Castle Perilous Books and Games opened 25 years ago this month, actually on St. Valentine’s Day. Why we chose to open on February 14, I have no idea all these years later, except maybe since it was St. Valentine’s Day, we wouldn’t see much traffic, giving us a chance to shake out the bugs without bothering customers the first day. We operated out of a 2nd floor suite with no elevator and about 500 square feet of retail space. What can I say, rent was cheap and we were right across the street from SIUC and we did well. Today, the store occupies 6000 square feet 8 blocks from campus with about 10,000 cars passing us per day and our sales flabbergast me compared to what I considered a great day back then. Oh how times have changed and this seems a good time to look back at 4 trends that shape the game industry today (there are certainly more but four is a nice round number):
1) The shift of RPGs from print to PDF—As have mentioned in previous posts, we started off dealing RPGs and miniatures. While there were many companies dealing in RPGs (see Shannon Applecline’s Designers and Dragons for a overview), TSR and AD&D dominated the field and with no crowdfunding, no desktop publishing and no PDFs, a company had to have a lot of faith in their product to launch one. In most game stores, the RPG section dominated, unless their focus was historics, either miniatures or boardgames. Today, due to the aforementioned crowdfunding, desktop publishing and PDFs, the overwhelming majority of RPGS reside on computers or the Internet, with most stores only stocking Dungeons & Dragons and Pathfinder with maybe a few local favorites.
2) The shift of historics from stores to mailorder—When we opened, every game store worth its salt had an Osprey book spinner rack and likely also a selection of historic miniatures, as well as some shelf space devoted to Avalon Hill, Victory Games and SPI wargames. Today, Osprey racks are scarce as hen’s teeth, historic boardgames are limited to Memoir ’44 and Axis and Allies and, should you find historic miniatures in a store, they likely consist of Flames of War, Sails of War and Wings of War. Most historic boardgames and miniatures sell at wargaming conventions or over the Internet.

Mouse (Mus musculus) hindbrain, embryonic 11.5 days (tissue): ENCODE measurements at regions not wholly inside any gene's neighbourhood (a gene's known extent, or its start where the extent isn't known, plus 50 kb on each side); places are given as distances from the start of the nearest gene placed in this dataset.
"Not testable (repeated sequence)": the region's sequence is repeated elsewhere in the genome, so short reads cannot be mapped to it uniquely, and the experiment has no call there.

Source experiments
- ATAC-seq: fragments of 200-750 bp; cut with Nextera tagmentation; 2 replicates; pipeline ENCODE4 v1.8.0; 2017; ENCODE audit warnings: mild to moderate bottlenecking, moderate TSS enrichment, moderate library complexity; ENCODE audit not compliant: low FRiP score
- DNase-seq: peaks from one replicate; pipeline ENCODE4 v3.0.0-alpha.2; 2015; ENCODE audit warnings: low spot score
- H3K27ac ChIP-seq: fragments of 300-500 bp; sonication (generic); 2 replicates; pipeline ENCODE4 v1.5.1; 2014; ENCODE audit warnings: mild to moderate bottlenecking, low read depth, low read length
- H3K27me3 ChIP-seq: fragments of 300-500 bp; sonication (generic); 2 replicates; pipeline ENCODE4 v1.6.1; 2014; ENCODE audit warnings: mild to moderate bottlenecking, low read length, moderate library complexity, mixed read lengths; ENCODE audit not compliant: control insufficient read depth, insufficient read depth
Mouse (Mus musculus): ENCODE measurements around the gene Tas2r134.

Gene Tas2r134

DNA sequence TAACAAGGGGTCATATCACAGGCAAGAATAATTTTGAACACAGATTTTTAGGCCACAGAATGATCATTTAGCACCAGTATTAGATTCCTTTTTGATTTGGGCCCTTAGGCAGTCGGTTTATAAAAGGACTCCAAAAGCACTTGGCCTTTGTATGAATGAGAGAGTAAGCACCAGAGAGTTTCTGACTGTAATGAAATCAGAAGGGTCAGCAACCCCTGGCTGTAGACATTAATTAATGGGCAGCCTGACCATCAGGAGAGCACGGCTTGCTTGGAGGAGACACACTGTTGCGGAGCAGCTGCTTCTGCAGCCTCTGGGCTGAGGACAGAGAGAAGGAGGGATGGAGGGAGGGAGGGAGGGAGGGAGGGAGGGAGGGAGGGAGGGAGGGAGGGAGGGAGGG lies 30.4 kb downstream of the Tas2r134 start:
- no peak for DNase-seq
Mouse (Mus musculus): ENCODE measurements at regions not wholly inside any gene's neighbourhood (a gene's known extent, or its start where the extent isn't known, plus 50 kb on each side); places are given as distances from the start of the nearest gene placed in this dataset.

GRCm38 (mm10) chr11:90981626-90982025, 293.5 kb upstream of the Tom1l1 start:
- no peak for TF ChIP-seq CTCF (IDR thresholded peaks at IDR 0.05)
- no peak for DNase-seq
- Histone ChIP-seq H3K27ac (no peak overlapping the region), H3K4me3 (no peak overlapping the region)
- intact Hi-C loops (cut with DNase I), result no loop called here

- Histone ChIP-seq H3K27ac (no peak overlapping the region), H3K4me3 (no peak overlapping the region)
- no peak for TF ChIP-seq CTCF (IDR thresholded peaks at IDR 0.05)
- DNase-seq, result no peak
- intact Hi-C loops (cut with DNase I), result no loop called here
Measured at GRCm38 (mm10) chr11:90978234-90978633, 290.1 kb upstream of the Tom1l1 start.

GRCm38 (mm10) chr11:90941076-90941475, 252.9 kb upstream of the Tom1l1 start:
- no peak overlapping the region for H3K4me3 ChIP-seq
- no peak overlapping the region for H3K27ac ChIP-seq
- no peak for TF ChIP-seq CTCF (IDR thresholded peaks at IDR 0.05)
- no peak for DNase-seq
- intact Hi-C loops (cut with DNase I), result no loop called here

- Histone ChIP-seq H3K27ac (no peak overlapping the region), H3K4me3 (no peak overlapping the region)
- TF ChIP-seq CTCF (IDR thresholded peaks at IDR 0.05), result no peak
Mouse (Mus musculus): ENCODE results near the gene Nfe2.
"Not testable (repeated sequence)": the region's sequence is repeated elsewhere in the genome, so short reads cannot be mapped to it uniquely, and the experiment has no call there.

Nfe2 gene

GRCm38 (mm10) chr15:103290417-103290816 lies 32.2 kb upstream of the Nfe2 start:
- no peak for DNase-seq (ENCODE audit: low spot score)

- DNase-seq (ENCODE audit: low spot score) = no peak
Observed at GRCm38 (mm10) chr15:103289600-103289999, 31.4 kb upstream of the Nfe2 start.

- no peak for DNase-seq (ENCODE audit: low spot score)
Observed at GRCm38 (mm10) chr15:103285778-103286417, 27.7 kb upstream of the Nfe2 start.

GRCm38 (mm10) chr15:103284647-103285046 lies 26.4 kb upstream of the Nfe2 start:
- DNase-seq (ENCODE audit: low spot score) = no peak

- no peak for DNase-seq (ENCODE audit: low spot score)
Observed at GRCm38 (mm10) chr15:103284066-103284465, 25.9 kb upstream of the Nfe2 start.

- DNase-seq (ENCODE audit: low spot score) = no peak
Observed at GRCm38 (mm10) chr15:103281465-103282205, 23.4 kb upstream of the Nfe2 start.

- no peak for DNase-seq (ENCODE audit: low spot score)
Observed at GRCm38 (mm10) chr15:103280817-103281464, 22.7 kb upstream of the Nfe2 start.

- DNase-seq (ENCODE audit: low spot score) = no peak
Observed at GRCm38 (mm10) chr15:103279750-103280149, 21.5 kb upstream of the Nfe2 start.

3) The rise of the trading card game—Ah yes, Magic the Gathering and all its offspring. When the Alpha set of Magic released, my distributor could not explain the concept to me so we bought 1 deck and 2 boosters, which sat on the shelf until players came back raving about this new game they found at GenCon. The industry adopted the TCG and never looked back, with, I would estimate, 95% of all game stores stocking at least some Magic, if no other TCG.
4) The (concurrent) rise of the boardgame—As I noted earlier, most game stores, when we started, focused on RPGS. If they carried boardgames, they stocked historic ones. No long, the last years have seen the rise of the Eurogame, led by Mayfair Games and Settlers of Catan (now just Catan). While playing boardgames in the US still does not have the cachet of those produced in Europe, witness the number of boardgames imported from Europe each year, sales and importance of them to most game stores supplanted the RPG in the product mix of most existing stores and fit as a major component of the business plan of most new game stores (that don’t focus on TCGs).More changes coming. Yeah, I would bet so. What they are, not a clue.